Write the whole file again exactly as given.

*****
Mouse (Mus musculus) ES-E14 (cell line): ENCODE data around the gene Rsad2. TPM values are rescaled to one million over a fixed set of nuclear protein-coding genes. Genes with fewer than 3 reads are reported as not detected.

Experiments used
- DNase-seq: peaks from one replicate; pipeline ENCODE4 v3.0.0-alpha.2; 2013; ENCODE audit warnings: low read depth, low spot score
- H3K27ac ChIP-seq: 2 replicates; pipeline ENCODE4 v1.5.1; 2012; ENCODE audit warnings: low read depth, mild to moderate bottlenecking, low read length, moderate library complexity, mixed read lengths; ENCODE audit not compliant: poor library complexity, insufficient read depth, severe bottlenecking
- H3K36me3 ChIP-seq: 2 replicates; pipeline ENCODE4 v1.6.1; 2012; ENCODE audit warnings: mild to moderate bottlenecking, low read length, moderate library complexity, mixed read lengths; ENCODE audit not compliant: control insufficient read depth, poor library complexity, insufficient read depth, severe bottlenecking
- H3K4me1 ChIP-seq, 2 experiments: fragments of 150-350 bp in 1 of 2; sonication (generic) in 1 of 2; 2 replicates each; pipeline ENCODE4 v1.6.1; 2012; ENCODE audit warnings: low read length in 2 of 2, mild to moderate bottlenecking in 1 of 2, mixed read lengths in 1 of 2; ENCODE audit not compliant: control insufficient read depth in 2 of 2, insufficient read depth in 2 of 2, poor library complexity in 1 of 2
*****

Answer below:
Mouse (Mus musculus) ES-E14 (cell line): ENCODE data around the gene Rsad2. TPM values are rescaled to one million over a fixed set of nuclear protein-coding genes. Genes with fewer than 3 reads are reported as not detected.

Experiments used
- DNase-seq: peaks from one replicate; pipeline ENCODE4 v3.0.0-alpha.2; 2013; ENCODE audit warnings: low read depth, low spot score
- H3K27ac ChIP-seq: 2 replicates; pipeline ENCODE4 v1.5.1; 2012; ENCODE audit warnings: low read depth, mild to moderate bottlenecking, low read length, moderate library complexity, mixed read lengths; ENCODE audit not compliant: poor library complexity, insufficient read depth, severe bottlenecking
- H3K36me3 ChIP-seq: 2 replicates; pipeline ENCODE4 v1.6.1; 2012; ENCODE audit warnings: mild to moderate bottlenecking, low read length, moderate library complexity, mixed read lengths; ENCODE audit not compliant: control insufficient read depth, poor library complexity, insufficient read depth, severe bottlenecking
- H3K4me1 ChIP-seq, 2 experiments: fragments of 150-350 bp in 1 of 2; sonication (generic) in 1 of 2; 2 replicates each; pipeline ENCODE4 v1.6.1; 2012; ENCODE audit warnings: low read length in 2 of 2, mild to moderate bottlenecking in 1 of 2, mixed read lengths in 1 of 2; ENCODE audit not compliant: control insufficient read depth in 2 of 2, insufficient read depth in 2 of 2, poor library complexity in 1 of 2